Amendments to House 2018 Omnibus Spending Package (H.R. 3354)

Heritage Action will key vote the following amendment(s) to the Department of the Interior, Environment, and Related Agencies Appropriations Act of 2018 [Make America Secure and Prosperous Appropriations Act of 2018] (H.R. 3354).

Key Vote Alert: “YES” on McClintock Amendment to reduce funding for the Essential Air Service Program by $150 million (#85)

The House will vote on an amendment offered by Rep. Tom McClintock (R-Calif.) to H.R. 3354, the fiscal year 2018 omnibus spending measure. The amendment would reduce funding for the Essential Air Services (EAS) program by $150 million and apply the savings to the spending reduction account.

The EAS program provides subsidies to commuter and regional airlines to increase service to rural airports that may not be economically viable absent federal subsidies. Michael Sargent, Policy Analyst in the Thomas A. Roe Institute for Economic Policy Studies at The Heritage Foundation, specifically critiques the EAS program in his report on the Federal Aviation Administration Reauthorization Act of 2016:

“Furthermore, the bill maintains the wasteful Essential Air Service program, which subsidizes rural flights that are less than half full on average and often nearly empty. This inefficient program was originally intended to be temporary and subsidizes convenience for a small group of travelers at the expense of taxpayers and the overall aviation system. It should be eliminated.”

Conservatives have long sought to eliminate, reduce or otherwise reform the EAS program as it has outgrown its original purpose and continues to grow in cost. The Congressional Budget Office identified the program in its deficit reduction options report released in December. The Government Accountability Office recommended in its annual report on duplicative government programs that Congress pursue more efficient alternatives to EAS.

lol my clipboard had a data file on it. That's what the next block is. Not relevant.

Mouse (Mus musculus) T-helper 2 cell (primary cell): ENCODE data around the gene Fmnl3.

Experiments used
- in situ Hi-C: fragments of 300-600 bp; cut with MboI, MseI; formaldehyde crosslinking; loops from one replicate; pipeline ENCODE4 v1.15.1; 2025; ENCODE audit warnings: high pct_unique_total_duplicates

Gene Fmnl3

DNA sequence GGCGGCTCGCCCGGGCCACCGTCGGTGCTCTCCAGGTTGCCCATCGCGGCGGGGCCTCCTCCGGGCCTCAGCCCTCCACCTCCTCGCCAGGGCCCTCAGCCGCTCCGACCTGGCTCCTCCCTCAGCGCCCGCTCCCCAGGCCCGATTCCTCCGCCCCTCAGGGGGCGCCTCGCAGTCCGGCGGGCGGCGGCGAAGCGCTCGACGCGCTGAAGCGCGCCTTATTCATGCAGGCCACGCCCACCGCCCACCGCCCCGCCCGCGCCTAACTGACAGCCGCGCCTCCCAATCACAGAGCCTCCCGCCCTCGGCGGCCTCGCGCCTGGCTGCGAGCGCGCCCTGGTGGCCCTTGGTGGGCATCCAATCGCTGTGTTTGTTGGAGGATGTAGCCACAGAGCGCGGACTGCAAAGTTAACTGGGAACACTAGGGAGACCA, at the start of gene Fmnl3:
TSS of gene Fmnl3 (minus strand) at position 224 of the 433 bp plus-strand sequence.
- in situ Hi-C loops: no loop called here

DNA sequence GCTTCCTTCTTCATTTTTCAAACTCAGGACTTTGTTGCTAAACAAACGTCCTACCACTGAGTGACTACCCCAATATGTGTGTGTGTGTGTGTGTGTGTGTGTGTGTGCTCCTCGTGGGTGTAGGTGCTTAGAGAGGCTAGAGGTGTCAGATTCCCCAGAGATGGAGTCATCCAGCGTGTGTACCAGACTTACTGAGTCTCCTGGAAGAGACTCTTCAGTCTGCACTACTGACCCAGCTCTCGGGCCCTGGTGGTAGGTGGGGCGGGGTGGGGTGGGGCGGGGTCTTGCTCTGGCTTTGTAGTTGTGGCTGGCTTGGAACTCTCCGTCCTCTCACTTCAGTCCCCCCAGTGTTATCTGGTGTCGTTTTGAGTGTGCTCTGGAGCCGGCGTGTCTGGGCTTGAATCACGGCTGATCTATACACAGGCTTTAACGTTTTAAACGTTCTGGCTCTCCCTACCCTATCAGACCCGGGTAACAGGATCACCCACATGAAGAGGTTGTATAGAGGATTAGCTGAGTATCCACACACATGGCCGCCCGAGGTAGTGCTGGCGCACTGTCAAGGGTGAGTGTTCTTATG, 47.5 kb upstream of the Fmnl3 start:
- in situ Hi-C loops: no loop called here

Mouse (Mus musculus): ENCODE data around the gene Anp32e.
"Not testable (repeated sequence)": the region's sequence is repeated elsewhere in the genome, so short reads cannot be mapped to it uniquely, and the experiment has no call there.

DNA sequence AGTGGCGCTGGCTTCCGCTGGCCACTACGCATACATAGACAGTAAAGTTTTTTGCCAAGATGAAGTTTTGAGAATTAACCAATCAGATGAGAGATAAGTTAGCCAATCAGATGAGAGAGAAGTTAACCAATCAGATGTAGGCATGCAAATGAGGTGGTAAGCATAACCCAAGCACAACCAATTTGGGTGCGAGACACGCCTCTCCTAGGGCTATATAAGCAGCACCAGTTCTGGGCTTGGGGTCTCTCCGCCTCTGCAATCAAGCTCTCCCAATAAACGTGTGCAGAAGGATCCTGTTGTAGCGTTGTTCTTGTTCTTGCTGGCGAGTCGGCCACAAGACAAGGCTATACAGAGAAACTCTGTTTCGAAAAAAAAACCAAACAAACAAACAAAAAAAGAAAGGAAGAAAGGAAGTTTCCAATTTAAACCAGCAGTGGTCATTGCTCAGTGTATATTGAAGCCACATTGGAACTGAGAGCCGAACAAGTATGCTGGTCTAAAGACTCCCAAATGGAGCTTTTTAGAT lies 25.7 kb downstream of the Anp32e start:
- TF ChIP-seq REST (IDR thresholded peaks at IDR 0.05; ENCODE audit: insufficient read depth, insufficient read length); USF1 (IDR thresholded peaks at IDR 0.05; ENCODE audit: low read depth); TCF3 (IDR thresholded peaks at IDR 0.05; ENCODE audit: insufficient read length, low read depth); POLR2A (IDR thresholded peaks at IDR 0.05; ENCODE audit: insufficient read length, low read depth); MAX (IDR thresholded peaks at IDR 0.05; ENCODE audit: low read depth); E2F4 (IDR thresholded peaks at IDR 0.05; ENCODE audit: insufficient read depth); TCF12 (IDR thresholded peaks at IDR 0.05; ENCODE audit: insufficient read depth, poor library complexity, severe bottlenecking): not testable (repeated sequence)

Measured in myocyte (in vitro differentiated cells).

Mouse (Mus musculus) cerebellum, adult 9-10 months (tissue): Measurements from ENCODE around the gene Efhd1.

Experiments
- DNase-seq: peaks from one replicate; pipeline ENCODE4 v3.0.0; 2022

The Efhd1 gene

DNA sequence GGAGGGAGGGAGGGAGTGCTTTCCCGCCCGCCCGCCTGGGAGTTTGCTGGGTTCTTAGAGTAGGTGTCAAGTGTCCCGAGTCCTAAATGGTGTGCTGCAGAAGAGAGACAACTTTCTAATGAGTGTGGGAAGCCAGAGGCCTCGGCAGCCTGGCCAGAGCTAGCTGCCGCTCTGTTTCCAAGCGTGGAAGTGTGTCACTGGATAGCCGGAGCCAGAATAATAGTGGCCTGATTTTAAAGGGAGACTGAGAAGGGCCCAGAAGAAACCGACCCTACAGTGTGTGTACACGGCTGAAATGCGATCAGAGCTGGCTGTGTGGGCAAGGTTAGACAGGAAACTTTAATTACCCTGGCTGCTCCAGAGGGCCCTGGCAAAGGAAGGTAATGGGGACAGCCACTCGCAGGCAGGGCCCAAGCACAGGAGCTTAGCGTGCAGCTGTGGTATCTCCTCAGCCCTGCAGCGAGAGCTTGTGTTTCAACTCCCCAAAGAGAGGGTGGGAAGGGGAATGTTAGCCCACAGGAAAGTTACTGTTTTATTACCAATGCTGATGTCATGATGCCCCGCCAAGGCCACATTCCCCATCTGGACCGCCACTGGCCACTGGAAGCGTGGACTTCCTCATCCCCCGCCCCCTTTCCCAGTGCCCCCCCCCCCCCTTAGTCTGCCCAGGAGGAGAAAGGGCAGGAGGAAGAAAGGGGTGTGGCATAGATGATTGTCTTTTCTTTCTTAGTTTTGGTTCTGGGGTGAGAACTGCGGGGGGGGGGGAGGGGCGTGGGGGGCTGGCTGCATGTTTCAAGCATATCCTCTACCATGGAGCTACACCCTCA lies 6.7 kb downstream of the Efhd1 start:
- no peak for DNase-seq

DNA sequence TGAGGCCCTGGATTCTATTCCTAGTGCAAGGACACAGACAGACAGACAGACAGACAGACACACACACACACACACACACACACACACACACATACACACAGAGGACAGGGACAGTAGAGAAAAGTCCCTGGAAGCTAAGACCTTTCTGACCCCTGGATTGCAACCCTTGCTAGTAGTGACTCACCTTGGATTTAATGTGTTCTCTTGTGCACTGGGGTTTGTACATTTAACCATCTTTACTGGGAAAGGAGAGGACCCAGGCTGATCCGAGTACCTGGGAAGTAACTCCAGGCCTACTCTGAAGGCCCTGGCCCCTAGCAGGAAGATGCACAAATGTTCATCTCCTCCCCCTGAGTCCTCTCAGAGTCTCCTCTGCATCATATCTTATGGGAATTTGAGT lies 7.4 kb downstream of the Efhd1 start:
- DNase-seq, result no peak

While the program should be eliminated altogether (and doing so on the mandatory side would save $299 million in FY 2018), the $150 million discretionary reduction proposed in the McClintock Amendment is a good first step to reduce spending on a program that has increased 600 percent since 1996. As lawmakers struggle to reduce America’s crushing debt and deficits, eliminating this subsidy should be an easy lift.

Heritage Action supports the McClintock Amendment and will include it as a key vote on our legislative scorecard.

Key Vote Alert: “YES” on Budd Amendment to eliminate a $900 million Amtrak ‘earmark’ between Newark and New York City (#83)

The House will vote on an amendment offered by Rep. Ted Budd (R-N.C.) to H.R. 3354, the  fiscal year 2018 omnibus spending measure. The amendment would eliminate $900 million in specifically designated spending contained in the Transportation-Housing and Urban Development (T-HUD) appropriations bill that would go directly to the Gateway project – a $29.5 billion tunnel, bridge and infrastructure project intended to improve Amtrak’s passenger rail service between Newark and New York City. Partial funding for this project comes from eliminating the wasteful Obama-era Transportation Investment Generating Economic Recovery (TIGER) grant program.